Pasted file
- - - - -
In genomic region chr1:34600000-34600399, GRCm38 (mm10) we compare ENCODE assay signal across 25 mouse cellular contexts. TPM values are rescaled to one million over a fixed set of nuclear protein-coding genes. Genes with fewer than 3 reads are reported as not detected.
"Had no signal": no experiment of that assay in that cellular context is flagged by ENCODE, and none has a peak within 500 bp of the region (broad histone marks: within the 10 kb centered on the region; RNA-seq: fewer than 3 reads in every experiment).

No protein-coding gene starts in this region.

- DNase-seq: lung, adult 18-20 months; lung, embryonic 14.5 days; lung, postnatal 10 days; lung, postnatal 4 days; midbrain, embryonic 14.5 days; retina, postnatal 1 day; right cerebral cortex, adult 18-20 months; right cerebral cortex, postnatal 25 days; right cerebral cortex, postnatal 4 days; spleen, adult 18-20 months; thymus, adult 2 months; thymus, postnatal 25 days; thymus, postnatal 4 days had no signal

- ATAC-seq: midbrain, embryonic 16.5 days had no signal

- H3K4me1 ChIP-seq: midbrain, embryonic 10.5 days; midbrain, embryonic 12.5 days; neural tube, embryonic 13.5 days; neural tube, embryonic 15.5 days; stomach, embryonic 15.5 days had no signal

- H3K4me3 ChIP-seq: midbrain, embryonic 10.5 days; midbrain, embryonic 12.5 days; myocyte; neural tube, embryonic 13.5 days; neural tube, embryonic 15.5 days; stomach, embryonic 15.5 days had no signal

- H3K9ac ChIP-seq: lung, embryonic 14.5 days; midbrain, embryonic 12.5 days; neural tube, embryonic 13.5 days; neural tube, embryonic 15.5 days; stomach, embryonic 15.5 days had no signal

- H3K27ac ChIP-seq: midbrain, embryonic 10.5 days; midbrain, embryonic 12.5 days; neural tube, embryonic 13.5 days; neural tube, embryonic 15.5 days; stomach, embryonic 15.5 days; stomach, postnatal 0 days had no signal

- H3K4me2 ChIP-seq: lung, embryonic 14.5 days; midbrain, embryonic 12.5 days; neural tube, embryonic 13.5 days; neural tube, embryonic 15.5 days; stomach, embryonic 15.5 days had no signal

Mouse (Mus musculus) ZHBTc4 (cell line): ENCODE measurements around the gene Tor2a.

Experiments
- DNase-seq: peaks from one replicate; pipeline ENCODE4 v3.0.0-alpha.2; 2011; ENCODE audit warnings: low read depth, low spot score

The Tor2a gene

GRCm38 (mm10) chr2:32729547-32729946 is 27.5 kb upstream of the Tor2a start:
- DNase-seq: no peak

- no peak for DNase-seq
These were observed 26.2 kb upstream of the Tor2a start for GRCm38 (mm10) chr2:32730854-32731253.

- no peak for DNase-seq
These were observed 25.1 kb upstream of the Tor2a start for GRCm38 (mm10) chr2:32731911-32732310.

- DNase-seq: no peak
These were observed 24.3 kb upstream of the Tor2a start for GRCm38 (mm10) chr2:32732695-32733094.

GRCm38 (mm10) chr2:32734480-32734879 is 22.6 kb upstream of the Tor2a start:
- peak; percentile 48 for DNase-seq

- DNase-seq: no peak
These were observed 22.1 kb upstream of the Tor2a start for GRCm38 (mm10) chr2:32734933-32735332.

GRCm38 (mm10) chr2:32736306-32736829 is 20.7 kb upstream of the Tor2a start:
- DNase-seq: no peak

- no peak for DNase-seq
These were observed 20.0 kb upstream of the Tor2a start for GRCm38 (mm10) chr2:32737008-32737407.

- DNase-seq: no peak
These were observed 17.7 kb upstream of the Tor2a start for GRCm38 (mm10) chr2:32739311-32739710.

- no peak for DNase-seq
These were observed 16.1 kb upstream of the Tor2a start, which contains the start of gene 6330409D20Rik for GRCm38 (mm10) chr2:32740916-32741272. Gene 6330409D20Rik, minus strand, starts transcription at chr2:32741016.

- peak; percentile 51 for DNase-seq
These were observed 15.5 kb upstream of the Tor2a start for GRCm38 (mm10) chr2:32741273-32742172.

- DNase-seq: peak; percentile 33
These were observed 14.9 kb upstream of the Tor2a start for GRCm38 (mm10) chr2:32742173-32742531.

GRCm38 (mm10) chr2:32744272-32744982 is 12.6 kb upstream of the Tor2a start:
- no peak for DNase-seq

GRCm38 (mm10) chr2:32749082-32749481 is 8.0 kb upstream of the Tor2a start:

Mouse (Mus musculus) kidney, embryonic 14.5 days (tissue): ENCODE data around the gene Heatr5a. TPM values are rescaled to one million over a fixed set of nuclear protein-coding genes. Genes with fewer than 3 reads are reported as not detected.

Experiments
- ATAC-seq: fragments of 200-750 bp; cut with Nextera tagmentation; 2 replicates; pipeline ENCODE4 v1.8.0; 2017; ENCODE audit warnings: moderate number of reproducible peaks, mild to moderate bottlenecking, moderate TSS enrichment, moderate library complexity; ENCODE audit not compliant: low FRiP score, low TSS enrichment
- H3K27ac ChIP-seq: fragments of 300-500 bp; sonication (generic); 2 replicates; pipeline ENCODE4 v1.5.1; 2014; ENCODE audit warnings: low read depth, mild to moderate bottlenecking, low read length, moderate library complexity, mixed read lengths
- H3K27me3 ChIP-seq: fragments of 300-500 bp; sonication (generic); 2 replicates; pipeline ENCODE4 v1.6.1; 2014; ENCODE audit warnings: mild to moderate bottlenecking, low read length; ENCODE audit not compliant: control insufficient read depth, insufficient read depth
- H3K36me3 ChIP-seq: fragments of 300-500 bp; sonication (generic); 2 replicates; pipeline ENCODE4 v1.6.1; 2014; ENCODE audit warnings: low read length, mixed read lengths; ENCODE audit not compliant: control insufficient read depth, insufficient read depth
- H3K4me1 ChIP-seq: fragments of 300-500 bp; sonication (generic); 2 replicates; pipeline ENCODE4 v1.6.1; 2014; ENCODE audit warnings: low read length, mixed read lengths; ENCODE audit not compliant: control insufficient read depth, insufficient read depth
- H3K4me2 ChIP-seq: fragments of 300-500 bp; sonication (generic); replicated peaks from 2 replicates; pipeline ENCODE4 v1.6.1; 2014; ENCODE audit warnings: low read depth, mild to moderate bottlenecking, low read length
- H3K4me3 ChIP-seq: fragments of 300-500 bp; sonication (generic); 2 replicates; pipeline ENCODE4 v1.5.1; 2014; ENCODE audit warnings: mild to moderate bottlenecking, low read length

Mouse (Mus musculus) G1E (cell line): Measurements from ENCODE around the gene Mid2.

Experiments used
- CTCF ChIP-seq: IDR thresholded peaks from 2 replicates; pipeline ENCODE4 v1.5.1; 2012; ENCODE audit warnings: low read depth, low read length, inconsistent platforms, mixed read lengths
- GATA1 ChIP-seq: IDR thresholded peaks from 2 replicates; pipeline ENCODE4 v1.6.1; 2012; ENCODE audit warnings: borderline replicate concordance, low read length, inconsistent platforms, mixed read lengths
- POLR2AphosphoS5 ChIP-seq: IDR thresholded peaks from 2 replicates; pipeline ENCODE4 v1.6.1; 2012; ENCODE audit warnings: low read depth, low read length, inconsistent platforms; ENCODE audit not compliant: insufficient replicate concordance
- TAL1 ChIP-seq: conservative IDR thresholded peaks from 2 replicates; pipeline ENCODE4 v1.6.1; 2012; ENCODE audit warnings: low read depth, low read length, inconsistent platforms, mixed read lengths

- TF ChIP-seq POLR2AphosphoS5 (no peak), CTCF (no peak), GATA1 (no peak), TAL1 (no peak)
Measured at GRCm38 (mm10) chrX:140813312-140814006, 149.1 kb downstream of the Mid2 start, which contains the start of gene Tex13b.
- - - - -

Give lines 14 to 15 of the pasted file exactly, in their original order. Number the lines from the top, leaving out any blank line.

The Tor2a gene

GRCm38 (mm10) chr2:32729547-32729946 is 27.5 kb upstream of the Tor2a start: